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We all agree – Carlisle is cleverer than DC

Posted on 25 February 2010 | 11:02am

A call from the lady who might be termed my common law mother-in-law this morning, Audrey, who is aware of my aversion to listening to the news in the morning, and therefore acts as an occasional voluntary media monitoring service.

She often calls to tell me what people have said about me, always delighting in delivering mild expletives about critics, and warm words of support for supporters. She is as tribal as they come.

There were two stories she thought I might find interesting this morning, both of which she had heard on LBC. The first concerned David Cameron, who wants to be Prime Minister. The second concerned Clarke Carlisle, who wants Burnley to beat Portsmouth on Saturday, because he is our centre back.

He was in the news however, for something very different, namely his triumph yesterday when he fulfilled a lifelong ambition by being a contestant on Countdown.

Audrey is not yet on Twitter – give it time – so was unaware that I had tweeted about Clarke’s win yesterday. Then having seen the volume of traffic on Twitter about him, and all the texts I got, I thought I should take a look to see if he was as good as everyone was saying. He was. Not just good with the numbers and even better with the words, but polite and charming, and everything Premier League footballers are reckoned not to be.

When I was on Alan Titchmarsh’s programme recently, amid the John Terry/Ashley Cole fandangoes, I tried to mount a defence of footballers, saying that they were not all bad and the majority were actually decent characters who just happened to be good at football during the era it became a global multi-billion dollar sport.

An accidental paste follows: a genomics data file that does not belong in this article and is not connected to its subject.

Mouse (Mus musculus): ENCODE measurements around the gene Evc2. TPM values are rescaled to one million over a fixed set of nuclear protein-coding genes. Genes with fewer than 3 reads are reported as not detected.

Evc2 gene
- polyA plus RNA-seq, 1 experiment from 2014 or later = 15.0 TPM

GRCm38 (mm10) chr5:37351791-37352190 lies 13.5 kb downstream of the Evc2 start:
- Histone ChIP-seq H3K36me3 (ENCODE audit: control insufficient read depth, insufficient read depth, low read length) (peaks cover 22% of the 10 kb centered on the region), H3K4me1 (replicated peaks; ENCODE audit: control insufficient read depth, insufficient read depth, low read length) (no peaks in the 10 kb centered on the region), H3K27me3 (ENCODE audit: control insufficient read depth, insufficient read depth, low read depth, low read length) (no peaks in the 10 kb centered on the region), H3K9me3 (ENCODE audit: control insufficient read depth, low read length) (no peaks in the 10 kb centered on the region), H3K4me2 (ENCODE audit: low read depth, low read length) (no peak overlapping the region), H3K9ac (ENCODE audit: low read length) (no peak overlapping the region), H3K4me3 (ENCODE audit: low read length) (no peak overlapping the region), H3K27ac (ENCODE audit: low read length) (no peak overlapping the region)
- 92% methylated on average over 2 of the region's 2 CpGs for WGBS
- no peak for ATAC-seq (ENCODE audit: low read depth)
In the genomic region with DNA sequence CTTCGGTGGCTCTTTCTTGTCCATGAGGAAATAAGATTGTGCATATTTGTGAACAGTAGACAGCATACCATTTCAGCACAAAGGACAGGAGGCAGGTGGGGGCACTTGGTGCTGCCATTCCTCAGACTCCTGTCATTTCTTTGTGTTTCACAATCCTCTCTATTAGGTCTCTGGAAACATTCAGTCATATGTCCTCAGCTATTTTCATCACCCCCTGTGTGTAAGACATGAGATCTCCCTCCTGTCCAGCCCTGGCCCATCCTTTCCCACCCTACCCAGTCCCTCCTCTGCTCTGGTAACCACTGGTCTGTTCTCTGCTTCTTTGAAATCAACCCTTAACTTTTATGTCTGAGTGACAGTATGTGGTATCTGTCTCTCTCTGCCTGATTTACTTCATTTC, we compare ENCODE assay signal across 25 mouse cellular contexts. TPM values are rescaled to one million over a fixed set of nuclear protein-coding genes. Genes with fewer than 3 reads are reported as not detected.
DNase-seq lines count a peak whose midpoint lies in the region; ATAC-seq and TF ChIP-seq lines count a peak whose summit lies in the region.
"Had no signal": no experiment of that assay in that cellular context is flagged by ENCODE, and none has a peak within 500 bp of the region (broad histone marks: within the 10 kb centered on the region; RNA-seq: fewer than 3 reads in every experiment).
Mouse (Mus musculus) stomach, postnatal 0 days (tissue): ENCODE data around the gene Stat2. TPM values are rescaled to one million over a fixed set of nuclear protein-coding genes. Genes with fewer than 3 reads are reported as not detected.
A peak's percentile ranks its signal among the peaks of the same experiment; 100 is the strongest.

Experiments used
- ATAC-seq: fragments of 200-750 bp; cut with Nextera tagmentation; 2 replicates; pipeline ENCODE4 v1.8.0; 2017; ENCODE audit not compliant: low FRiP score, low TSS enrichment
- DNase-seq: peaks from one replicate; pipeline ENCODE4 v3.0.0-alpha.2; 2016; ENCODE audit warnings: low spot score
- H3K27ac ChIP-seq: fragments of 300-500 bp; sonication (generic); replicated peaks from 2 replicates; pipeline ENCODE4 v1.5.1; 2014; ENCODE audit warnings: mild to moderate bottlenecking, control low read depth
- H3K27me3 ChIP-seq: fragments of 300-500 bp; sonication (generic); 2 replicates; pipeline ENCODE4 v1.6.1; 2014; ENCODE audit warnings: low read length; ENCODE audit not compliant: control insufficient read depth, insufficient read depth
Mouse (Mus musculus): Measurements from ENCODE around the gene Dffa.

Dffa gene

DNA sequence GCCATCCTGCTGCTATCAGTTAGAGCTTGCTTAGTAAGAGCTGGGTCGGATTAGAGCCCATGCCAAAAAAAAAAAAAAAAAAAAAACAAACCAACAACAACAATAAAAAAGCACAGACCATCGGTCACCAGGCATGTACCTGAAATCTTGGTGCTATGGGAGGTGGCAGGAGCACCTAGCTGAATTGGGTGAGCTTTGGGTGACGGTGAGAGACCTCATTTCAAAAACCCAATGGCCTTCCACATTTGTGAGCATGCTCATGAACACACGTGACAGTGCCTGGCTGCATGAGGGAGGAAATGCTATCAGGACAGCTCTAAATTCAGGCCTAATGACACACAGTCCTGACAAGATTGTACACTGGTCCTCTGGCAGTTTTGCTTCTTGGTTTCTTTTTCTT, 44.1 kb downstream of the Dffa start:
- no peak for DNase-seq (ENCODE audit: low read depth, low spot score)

The ‘thick footballer’ image is fairly well out there. But Clarke has gone a fair way to correcting it. I texted him last night to say that ‘Burnley player wins Countdown’ was running as the seventh most viewed story on the BBC website, ahead of the Westminster bubble’s latest mini frenzy about GB and Alistair Darling. As was obvious on the programme yesterday, he was a proud and happy man. Equally happy will be Channel 4 who will doubtless have a boost in ratings as Clarke defends his title today.

As for the Cameron story which tickled Audrey’s fancy, it was the revelation that he was a bit of a dunce when he was at Heatherdown prep school in his pre-Eton days. Bottom in Latin and Maths. Second bottom in Geography and French. Worst overall performer in his class by the year-end.

The poor Maths performance obviously explains why he and George cannot come up with an economic policy that withstands more than two minutes scrutiny. His woeful record on Geography and French is perhaps the reason why he has devised a policy on Europe that would take us to the exit door of the European Union. And bottom in Latin? … no wonder he is so jealous of Boris.

Anyway, Audrey thought I would be tickled by the thought that Burnley players are cleverer than the man who would be PM. I kind of knew it of Clarke anyway, but it is good to have it confirmed.

*** Buy The Blair Years online and raise money for Labour (yesterday’s Electoral Commission report underlined once more the uphill battle against the Tories’ spending power)

  • roy meredith

    No surprise to me about CC on countdown. I am on a weekly football podcast (Chappers Premier League p/cast) which has guests every week and Clarke Carlisle was one of the most erudite, intelligent and charming guests we’ve ever had on the show.
    Can’t comment on the Cameron comments (unlikely to ever get him on the show anyway)

  • Trickie Dickie

    Well done to the footie chap however I would advise him to find a better agent….
    As for “call me Dave” he is not alone in the under performing stakes I think Churchill was a dissappointment to his father when school reports landed on the mat.
    Sometimes the lack of computing power of the brain is compensated by a belief in ones destiny.
    I do not see much of Churchill in Dave, more the Richard Madely type likable and epxresses signs of clear thinking without much substance or resolve.

  • Paula Morton

    Did you notice Jeff Stelling’s crack about dodgy dossiers. Clarke kep focused like a good defender should. AGree he was charming. And bright!

  • Fellow Claret

    You can choose one of these three things. And one only AC … so what’s it to be? Burnley stay up. Labour stay in power. Clarke sets a new record for Countdown wins. Come on now be honest…

  • Dominic Potter